Secondary dispersal moves a forest herb on scales demonstrably relevant to germination and survival
Seed dispersal is often hierarchical, with different mechanisms successively moving seeds at different spatial scales. It is unclear, however, whether secondary movement actually contributes to fitness of the plant. We compare secondary dispersal and environmental heterogeneity in a fleshy fruited forest herb, Podophyllum peltatum, in long established deciduous forests of southeast Ohio, USA. We experimentally planted seeds and monitored seedling emergence and survival to test demographic responsiveness to microenvironmental variation. Adjacent-plot surveys were used to characterize spatial distribution of microenvironmental variables at three landscape postions.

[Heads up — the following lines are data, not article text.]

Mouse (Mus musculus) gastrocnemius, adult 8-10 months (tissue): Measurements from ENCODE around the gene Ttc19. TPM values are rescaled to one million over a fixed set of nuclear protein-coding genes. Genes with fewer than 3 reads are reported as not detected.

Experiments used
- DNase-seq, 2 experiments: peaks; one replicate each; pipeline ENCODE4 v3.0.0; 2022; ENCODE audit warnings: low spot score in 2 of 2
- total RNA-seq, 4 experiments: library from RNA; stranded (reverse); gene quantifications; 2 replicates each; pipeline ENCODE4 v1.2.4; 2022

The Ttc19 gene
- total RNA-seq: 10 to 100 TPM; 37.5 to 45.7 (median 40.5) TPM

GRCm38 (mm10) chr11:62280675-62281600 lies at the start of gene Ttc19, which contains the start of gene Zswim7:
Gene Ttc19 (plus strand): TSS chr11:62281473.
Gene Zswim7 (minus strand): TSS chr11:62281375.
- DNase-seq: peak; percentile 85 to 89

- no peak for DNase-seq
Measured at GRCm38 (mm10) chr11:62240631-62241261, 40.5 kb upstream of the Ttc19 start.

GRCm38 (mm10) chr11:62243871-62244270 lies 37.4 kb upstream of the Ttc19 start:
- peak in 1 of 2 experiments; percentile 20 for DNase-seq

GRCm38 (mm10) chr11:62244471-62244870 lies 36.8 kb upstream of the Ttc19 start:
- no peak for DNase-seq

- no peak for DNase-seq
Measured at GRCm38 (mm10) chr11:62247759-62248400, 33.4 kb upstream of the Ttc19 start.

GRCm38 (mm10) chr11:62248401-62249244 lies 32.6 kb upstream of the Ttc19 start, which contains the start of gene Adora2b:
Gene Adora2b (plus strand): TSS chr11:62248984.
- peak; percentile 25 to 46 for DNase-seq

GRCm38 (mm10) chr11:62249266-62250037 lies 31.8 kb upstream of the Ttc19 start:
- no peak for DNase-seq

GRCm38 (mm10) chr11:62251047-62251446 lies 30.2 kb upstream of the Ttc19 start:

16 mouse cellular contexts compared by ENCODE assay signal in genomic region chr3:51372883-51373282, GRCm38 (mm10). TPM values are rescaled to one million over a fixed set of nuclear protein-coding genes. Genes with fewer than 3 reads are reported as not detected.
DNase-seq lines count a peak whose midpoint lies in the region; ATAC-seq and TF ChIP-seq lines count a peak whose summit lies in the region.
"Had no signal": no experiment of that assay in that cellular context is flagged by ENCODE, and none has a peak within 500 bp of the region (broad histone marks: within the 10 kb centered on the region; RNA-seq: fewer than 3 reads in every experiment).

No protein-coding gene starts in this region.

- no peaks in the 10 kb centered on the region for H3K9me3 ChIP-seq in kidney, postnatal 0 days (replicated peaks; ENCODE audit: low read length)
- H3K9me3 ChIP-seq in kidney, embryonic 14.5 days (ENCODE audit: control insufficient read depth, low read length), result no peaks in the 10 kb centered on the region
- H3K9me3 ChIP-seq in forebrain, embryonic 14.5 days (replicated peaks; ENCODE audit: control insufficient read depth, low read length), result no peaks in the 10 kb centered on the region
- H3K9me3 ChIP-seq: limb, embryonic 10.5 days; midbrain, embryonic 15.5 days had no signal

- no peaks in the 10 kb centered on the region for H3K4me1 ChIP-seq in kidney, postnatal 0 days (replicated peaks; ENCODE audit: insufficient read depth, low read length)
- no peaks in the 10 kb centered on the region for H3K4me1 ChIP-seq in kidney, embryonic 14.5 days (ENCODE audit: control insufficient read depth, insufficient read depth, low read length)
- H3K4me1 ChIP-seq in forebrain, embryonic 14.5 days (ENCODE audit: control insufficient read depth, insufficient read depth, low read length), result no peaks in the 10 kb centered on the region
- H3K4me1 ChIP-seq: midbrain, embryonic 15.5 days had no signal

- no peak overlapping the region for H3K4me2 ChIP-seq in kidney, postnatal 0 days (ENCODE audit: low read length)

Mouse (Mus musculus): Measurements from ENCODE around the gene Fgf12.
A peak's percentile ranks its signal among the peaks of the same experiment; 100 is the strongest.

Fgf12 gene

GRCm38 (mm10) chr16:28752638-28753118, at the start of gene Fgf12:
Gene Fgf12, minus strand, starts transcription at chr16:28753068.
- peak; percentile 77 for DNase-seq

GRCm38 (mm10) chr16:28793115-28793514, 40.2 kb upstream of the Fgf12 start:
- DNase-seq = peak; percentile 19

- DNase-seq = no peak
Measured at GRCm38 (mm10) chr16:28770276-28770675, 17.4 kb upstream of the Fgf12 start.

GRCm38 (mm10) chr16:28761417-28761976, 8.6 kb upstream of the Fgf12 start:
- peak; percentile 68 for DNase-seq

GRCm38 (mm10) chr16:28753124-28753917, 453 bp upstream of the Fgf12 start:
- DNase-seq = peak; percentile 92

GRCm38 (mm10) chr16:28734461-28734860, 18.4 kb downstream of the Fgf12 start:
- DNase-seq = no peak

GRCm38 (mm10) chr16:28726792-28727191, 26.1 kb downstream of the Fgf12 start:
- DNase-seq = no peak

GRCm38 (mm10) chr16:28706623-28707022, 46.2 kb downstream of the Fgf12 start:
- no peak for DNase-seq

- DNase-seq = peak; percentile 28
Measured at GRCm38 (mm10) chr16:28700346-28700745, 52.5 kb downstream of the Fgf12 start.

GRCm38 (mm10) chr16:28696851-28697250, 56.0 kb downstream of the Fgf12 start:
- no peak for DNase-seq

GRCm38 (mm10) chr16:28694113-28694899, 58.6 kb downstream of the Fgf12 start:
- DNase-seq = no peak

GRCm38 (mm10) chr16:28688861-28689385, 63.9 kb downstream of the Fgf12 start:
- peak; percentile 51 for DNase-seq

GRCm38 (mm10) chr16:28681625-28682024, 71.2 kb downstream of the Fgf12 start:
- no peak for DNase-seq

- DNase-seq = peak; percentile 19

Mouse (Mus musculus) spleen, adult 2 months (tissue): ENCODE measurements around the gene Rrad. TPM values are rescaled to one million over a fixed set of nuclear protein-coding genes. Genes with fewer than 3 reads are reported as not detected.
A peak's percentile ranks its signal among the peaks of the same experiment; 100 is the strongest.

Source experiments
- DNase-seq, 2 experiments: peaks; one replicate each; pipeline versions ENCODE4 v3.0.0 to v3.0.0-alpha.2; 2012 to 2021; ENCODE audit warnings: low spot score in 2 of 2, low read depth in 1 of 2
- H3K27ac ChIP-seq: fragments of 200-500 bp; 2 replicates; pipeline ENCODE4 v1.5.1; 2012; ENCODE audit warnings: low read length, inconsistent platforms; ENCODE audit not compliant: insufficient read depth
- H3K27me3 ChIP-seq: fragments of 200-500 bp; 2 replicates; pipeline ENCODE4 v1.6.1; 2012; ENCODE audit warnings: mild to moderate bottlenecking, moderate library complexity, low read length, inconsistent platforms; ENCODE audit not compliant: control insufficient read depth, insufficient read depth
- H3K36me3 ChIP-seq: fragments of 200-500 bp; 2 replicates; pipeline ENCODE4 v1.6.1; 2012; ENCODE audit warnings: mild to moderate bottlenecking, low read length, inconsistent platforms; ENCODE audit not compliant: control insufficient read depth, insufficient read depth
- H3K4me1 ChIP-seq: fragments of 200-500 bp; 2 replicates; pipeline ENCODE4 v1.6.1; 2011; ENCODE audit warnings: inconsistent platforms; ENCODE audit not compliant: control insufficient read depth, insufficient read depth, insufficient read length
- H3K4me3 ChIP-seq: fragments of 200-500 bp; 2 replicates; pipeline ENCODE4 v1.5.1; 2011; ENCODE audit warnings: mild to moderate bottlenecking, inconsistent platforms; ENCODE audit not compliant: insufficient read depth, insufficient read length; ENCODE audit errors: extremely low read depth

Seed planting experiments showed that Podophyllum germination and survival are significantly influenced by microsite slope, litter cover, and shrub shading. Adjacent-plot surveys showed greater litter on slopes than in ravines or ridge tops. Litter cover is spatially autocorrelated at scales of 30-50 cm, slope at scales of 0 – 120 cm, and shrub cover on scales of 0 – 40 cm. These scales are easily within the observed secondary dispersal range of 1.3 meters caused by white footed mice (Peromyscus leucopus) and rain-splash. We conclude that secondary dispersal can potentially influence the fitness of Podophyllum in this plant community. Thus, aspects of fruit phenology and physiology influencing secondary movement are potentially products of natural selection.